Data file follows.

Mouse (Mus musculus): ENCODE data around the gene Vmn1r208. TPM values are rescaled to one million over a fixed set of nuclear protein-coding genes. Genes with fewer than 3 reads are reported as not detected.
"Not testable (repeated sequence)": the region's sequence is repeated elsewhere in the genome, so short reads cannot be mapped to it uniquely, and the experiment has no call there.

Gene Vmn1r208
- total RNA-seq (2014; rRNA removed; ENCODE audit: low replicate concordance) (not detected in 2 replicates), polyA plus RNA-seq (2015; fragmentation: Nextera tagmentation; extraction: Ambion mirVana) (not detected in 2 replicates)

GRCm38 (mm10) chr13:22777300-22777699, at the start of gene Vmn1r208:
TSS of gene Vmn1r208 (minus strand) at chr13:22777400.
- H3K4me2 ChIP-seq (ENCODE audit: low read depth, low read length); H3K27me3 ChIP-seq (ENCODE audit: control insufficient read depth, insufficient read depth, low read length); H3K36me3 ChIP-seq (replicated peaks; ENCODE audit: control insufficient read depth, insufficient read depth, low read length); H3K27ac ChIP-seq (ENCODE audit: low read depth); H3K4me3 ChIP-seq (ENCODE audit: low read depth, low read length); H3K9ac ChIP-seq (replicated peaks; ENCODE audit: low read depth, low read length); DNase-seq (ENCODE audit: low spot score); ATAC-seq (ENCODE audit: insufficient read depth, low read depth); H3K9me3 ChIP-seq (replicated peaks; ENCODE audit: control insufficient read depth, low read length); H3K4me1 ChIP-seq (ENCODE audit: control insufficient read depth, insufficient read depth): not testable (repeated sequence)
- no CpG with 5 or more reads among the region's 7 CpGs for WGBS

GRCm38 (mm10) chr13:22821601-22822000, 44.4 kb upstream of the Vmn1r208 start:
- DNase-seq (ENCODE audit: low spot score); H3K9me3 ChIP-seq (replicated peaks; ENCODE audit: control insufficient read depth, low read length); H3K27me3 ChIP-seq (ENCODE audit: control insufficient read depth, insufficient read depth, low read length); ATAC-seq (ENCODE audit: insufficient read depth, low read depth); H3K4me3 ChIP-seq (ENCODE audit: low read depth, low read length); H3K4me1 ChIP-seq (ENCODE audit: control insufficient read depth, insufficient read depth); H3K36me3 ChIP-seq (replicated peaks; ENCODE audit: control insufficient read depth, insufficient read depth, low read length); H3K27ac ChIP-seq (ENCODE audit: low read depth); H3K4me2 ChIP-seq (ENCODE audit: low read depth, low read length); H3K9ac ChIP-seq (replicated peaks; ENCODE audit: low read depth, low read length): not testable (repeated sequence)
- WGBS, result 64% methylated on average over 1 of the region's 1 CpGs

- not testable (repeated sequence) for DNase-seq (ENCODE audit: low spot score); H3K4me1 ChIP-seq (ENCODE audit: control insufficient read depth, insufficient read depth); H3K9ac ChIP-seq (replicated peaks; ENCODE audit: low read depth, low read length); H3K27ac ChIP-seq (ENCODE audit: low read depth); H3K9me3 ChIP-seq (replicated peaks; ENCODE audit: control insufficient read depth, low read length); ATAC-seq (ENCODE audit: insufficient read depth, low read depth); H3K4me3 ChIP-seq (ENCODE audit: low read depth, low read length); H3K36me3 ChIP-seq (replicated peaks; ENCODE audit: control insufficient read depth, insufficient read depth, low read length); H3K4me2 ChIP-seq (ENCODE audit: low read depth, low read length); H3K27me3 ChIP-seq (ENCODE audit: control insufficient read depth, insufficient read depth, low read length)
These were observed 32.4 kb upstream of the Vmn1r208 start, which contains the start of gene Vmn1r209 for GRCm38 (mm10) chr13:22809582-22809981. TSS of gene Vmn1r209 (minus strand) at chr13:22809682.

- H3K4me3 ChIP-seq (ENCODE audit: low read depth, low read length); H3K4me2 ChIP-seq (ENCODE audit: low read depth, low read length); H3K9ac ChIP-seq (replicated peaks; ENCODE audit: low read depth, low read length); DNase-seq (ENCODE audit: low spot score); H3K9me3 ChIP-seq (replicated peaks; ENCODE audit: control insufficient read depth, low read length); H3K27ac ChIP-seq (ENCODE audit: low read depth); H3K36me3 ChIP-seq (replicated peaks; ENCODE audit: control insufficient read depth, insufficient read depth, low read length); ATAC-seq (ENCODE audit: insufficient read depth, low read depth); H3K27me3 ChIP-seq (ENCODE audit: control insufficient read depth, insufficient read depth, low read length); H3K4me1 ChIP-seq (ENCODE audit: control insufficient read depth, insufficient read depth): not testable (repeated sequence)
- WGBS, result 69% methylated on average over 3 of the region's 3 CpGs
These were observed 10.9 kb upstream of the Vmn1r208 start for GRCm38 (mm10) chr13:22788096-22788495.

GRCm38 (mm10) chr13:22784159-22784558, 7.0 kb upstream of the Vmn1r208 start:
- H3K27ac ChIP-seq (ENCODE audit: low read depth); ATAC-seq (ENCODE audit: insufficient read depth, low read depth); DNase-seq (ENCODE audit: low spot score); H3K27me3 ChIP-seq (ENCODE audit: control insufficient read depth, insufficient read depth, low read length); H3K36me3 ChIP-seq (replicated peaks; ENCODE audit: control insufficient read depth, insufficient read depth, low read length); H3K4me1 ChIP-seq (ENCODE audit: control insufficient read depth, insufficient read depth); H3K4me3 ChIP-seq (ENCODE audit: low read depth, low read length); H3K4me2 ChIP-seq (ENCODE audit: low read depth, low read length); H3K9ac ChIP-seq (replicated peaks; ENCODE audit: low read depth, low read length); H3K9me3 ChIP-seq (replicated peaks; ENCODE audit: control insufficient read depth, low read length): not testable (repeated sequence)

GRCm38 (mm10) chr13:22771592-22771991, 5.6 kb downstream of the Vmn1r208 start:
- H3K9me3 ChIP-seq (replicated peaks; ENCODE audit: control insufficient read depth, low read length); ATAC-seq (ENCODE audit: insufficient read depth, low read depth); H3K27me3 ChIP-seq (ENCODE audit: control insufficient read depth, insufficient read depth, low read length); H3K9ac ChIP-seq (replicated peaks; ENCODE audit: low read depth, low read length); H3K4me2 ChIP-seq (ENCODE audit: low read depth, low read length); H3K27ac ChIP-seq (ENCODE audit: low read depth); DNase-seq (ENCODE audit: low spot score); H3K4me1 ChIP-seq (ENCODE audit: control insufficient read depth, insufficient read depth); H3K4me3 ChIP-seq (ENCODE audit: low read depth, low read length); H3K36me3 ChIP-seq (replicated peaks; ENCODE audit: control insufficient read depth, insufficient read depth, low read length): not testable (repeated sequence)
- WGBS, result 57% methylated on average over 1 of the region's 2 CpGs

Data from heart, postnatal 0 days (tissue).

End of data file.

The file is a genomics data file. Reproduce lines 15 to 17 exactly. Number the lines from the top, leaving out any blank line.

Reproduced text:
- WGBS, result 69% methylated on average over 3 of the region's 3 CpGs
These were observed 10.9 kb upstream of the Vmn1r208 start for GRCm38 (mm10) chr13:22788096-22788495.

GRCm38 (mm10) chr13:22784159-22784558, 7.0 kb upstream of the Vmn1r208 start: